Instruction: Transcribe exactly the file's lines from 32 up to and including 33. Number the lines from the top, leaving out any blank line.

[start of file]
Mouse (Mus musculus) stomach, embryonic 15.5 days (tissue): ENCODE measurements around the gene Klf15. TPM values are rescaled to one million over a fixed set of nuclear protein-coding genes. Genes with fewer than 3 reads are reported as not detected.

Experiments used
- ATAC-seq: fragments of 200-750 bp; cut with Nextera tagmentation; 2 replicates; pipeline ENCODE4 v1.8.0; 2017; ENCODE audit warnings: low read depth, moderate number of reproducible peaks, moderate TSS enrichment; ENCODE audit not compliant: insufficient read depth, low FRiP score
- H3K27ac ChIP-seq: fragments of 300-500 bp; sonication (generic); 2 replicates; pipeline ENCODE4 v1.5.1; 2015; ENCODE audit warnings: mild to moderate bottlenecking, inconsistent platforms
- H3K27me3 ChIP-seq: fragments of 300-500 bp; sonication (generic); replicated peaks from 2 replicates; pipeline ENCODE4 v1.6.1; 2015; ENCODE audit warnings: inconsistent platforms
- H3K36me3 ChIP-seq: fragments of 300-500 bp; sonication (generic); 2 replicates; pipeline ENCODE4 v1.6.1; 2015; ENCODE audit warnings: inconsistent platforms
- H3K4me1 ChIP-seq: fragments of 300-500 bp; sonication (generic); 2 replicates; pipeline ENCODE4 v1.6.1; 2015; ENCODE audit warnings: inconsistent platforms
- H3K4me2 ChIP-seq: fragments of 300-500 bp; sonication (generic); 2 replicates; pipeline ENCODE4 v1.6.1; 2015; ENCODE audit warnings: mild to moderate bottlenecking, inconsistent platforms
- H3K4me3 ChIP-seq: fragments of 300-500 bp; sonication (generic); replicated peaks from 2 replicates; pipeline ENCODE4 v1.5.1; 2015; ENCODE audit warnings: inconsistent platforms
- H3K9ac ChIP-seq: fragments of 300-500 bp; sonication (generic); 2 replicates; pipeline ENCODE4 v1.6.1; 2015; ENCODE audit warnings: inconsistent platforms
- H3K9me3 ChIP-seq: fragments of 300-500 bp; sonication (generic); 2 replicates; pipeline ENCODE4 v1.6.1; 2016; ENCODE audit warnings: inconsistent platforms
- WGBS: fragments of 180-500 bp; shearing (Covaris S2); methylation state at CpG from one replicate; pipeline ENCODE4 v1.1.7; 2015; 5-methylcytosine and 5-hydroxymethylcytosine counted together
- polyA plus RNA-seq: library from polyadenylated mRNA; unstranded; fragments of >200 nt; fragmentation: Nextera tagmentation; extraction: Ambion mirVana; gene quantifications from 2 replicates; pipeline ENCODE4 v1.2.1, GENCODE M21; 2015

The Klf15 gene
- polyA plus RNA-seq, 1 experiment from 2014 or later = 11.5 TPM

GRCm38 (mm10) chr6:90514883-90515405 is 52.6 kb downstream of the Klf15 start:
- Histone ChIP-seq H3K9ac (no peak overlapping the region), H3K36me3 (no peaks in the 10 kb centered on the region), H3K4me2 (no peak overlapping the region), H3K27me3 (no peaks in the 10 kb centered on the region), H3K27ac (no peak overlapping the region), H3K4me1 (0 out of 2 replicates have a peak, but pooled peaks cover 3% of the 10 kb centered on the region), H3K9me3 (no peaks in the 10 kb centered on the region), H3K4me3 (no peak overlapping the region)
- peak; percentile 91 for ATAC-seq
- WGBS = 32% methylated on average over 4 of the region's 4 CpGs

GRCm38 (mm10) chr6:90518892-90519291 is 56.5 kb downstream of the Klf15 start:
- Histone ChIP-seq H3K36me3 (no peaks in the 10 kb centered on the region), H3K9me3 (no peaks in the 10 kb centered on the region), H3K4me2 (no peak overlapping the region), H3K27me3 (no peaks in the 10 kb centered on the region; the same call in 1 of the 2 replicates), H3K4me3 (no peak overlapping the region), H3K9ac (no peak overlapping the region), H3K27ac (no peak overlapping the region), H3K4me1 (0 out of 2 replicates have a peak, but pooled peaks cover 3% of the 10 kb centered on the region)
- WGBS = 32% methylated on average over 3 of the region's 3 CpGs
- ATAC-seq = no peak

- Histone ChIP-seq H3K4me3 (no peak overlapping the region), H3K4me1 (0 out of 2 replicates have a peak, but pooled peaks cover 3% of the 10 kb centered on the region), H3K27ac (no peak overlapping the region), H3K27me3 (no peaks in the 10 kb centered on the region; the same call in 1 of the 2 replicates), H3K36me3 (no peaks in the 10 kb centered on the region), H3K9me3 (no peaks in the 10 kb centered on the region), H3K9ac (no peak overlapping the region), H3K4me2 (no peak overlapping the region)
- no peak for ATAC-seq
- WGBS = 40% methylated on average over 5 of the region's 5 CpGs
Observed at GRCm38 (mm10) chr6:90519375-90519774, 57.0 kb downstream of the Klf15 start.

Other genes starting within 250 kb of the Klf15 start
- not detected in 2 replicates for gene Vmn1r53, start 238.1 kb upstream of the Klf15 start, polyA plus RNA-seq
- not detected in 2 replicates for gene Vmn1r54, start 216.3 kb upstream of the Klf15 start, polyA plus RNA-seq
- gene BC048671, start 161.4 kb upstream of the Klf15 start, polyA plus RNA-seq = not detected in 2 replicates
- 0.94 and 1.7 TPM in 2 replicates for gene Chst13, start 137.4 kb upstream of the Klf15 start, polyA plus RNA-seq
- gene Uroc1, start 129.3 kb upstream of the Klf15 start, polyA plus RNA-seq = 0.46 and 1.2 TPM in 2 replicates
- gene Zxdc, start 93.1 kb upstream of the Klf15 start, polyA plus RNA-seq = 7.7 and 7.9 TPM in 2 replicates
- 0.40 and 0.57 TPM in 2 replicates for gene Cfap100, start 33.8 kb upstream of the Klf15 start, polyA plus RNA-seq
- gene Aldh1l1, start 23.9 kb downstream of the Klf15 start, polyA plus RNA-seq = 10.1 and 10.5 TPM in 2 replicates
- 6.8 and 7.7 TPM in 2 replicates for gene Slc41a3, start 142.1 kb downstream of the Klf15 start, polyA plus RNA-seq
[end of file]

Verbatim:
- 0.94 and 1.7 TPM in 2 replicates for gene Chst13, start 137.4 kb upstream of the Klf15 start, polyA plus RNA-seq
- gene Uroc1, start 129.3 kb upstream of the Klf15 start, polyA plus RNA-seq = 0.46 and 1.2 TPM in 2 replicates